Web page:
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    Sofinnova News

    Sofinnova Industrial Biotech & Sofinnova Capital

    Sofinnova’s newest partners discuss their career paths

    Related Deal lead

    Anta Gkelou

    Related Deal lead

    Guillaume Baxter

    Guillaume Baxter and Anta Gkelou were recently promoted to Partner. Guillaume is with the Sofinnova Industrial Biotech Strategy, and Anta is with our Capital Strategy. We sat down with them to discuss their career paths, the VC industry, and what makes a good founder.

    1. What were your expectations when you first joined Sofinnova in 2017? Did things turn out the way you expected or differently?

    Anta Gkelou: At the time, I knew Sofinnova by reputation only, so I was expecting the exposure to cutting-edge technologies and discoveries across the sector, and the opportunity to work with groundbreaking scientists. And on this, my expectations were right.

    What I was not expecting, and found most surprising, was how impactful your work can be at any level in this team. I came from a scientific background and spent a couple of years in a big corporation, and I have never been part of a team where my everyday work was as impactful as it is at Sofinnova Partners. As soon as you arrive here you feel you have a role to play in the biotech landscape. No matter what your title is, you can drive opportunities forward — and your view counts regardless of your rank. That is quite impressive within the firm.

    The second thing that I loved right away was the variety of the work. Very soon after I arrived, my duties spanned from scouting to due diligence to working closely with portfolio companies.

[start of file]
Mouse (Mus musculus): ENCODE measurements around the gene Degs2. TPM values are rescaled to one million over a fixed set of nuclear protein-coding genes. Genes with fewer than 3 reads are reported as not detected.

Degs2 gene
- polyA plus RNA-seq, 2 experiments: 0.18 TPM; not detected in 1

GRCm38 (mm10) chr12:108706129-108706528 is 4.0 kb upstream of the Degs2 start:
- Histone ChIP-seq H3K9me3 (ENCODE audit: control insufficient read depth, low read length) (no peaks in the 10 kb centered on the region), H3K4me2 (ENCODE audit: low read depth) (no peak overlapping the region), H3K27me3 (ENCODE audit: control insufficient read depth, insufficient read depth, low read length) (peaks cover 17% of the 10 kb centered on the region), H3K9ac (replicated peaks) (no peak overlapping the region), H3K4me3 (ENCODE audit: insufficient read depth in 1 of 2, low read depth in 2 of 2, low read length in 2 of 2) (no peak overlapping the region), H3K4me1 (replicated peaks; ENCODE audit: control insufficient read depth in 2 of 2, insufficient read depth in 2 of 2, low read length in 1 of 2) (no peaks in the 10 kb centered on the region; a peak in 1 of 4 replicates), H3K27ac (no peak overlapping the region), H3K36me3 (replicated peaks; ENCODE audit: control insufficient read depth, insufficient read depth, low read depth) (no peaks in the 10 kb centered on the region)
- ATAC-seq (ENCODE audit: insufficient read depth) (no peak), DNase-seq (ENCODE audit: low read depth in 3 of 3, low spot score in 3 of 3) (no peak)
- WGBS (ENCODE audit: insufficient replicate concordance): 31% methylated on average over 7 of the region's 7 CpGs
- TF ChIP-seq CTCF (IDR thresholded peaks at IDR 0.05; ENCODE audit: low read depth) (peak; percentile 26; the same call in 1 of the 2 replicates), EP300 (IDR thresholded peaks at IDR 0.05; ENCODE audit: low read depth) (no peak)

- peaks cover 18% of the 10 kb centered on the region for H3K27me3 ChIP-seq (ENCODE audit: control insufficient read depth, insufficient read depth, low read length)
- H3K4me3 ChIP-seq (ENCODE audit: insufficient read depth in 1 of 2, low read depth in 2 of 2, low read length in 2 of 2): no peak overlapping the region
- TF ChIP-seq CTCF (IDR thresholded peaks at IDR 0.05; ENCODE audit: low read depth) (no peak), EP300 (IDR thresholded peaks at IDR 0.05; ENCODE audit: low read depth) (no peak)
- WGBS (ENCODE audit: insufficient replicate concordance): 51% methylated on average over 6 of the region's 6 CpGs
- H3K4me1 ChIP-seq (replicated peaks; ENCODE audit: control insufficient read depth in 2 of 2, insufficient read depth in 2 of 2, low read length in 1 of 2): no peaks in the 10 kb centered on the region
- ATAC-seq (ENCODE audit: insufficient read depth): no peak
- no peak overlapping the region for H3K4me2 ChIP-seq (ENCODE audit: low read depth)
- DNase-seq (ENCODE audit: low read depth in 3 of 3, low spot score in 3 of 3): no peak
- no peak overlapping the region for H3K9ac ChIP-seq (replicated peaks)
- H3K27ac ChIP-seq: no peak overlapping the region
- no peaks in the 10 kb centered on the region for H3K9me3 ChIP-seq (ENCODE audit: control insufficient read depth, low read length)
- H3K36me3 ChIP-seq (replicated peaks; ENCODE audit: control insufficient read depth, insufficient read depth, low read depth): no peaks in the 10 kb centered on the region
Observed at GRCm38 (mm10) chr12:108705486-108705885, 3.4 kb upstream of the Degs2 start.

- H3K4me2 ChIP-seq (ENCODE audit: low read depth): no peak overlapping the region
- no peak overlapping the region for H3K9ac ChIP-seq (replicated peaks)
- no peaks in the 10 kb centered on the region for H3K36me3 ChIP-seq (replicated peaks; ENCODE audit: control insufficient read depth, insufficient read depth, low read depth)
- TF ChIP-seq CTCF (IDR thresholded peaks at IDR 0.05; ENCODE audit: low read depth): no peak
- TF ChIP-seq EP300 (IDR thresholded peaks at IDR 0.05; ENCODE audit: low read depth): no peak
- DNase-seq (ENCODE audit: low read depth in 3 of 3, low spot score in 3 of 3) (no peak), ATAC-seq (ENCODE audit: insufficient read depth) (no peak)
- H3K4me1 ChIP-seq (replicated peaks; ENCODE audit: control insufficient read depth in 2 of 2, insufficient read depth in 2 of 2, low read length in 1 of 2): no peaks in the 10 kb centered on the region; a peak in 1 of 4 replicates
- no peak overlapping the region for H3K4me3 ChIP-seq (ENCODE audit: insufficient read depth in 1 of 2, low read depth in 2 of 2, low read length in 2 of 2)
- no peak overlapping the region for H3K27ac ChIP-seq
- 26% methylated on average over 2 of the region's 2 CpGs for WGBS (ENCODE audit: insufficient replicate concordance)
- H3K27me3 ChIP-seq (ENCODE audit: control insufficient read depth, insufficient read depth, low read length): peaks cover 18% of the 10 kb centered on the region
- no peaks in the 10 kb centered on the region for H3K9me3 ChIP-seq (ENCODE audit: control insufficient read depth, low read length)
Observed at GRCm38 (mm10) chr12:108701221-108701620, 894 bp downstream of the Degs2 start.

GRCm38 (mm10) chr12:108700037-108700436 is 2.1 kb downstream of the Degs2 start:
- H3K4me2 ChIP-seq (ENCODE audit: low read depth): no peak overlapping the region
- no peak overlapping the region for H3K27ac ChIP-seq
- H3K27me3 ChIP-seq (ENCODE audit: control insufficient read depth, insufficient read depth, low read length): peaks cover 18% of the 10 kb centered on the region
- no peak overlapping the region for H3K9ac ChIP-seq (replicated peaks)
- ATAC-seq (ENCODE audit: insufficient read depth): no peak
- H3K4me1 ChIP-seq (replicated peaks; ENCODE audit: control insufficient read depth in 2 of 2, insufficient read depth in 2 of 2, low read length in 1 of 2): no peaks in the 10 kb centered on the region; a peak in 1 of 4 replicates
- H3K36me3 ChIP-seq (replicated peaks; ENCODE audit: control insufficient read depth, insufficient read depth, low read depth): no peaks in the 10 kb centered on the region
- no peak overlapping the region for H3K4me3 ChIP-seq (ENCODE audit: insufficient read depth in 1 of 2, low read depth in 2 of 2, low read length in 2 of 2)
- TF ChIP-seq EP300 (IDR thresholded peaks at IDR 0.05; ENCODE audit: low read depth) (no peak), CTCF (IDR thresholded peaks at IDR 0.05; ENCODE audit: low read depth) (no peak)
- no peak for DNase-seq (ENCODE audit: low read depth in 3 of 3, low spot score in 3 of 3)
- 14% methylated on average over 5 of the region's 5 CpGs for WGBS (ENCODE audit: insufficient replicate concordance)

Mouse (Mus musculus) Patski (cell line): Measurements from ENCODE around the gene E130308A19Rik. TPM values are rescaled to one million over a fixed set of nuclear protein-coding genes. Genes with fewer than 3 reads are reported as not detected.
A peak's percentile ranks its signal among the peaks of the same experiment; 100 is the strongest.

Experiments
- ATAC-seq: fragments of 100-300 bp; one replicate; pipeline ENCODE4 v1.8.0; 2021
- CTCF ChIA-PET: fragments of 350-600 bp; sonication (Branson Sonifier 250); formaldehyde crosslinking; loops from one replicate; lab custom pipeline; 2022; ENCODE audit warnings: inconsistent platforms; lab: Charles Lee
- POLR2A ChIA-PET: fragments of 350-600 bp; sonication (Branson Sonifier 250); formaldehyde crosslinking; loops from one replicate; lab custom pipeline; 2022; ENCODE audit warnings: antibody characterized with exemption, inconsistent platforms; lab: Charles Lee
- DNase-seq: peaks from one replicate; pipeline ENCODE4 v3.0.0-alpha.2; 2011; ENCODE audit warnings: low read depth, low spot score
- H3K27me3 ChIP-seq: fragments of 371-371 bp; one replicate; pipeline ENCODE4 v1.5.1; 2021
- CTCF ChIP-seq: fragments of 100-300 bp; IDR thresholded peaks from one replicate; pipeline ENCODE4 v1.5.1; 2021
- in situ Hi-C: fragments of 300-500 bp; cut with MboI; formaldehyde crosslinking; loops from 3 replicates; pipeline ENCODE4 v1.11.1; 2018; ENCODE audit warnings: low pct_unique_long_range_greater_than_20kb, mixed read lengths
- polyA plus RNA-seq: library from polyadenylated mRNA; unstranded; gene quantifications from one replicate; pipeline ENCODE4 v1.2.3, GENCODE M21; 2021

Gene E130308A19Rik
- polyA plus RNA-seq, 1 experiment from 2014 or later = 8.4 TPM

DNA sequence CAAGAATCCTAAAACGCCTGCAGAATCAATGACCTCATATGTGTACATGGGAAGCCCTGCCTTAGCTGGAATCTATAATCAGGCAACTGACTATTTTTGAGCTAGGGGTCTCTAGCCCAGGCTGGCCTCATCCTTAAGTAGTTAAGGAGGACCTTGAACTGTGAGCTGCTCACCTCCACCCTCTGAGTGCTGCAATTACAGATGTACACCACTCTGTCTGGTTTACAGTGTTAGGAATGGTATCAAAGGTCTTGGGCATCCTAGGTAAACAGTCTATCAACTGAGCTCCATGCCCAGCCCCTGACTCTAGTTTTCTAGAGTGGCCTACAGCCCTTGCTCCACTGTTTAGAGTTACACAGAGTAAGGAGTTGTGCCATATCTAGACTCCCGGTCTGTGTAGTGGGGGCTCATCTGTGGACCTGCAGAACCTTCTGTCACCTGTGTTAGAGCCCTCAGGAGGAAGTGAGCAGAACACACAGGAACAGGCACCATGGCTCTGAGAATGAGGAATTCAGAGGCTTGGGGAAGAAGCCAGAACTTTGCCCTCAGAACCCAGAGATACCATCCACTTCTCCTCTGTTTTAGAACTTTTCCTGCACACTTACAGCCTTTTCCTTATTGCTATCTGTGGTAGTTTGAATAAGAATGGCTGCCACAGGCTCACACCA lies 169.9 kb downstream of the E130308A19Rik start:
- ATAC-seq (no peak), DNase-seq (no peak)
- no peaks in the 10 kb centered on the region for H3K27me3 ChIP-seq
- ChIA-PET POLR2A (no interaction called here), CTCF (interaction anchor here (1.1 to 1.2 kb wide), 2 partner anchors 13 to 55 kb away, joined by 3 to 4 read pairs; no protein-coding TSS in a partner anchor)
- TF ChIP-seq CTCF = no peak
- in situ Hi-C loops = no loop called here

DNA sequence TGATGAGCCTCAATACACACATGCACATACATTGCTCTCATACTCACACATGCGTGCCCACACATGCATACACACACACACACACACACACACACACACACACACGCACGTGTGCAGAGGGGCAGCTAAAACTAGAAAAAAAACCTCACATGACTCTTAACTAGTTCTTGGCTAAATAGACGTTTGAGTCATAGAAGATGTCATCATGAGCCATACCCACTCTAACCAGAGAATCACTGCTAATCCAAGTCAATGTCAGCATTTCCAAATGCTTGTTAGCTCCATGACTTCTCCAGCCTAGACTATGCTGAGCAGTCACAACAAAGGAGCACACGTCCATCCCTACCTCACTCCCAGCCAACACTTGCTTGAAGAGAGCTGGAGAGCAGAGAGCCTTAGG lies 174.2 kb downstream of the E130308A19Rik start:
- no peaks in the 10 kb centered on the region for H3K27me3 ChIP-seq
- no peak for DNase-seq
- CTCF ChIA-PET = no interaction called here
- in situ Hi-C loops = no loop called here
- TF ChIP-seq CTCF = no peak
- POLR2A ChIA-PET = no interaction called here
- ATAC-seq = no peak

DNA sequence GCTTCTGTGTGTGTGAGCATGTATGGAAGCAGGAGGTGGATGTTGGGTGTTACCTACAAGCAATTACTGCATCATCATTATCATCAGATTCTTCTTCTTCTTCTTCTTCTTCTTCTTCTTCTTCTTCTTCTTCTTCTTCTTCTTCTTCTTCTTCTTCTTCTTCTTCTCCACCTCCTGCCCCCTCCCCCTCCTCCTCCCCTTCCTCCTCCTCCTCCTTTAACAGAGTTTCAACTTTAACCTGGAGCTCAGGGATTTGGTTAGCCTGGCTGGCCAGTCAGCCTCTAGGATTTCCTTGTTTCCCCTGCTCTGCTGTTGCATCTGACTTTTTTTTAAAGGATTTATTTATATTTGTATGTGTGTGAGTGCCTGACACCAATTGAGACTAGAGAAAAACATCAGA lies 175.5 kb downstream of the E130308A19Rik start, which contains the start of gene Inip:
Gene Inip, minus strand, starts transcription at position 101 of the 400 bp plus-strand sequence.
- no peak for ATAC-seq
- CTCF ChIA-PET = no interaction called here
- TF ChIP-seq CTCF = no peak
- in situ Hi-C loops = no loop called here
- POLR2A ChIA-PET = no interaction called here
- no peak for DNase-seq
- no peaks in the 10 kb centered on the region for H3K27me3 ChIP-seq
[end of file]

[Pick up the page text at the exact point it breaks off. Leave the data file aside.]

These varied responsibilities made the job incredibly stimulating, fostering the development of essential skills. The firm's lead-by-example approach, dedication and focus enable rapid learning.

    Guillaume Baxter: Yes, I agree with that — you do contribute to the important decisions right away. I worked with Sofinnova on a secondment for three years before becoming a full-time employee. So, when I decided to join the company in 2017, I knew the Industrial Biotech team and its culture. They were highly experienced individuals, passionate about supporting founders and fostering innovation. I’ve been able to quickly gain expertise and grow professionally within a culture that values a long-term perspective.

    2. What are the traits you want to see most in the entrepreneurs you are advising?

    Anta: Focus is the key for me. Let's start with science itself. There are billions of data points out there and novel discoveries daily.

    A lot of the companies we invest in are early-stage platform companies that can change their strategy and can follow trends or unfollow trends — Scientific trends or market trends. Successful entrepreneurs exhibit resilience and commitment to their vision. While flexibility is crucial, especially when milestones aren't met as expected, the focus should always be on advancing toward the ultimate objective: improving the standard of care for patients.

    The skills we value internally at Sofinnova are the ones we also strive to cultivate in our portfolio companies.

    Guillaume: Adaptability.

    It is important to learn to work with people who don't think or work the way you do.

    When you start your career and you are less experienced, usually you work more closely with people who think and work like you -- you take the path of least resistance.

    But it's not possible to remain stagnant in a growing firm like Sofinnova, and it's not possible vis à vis the entrepreneur.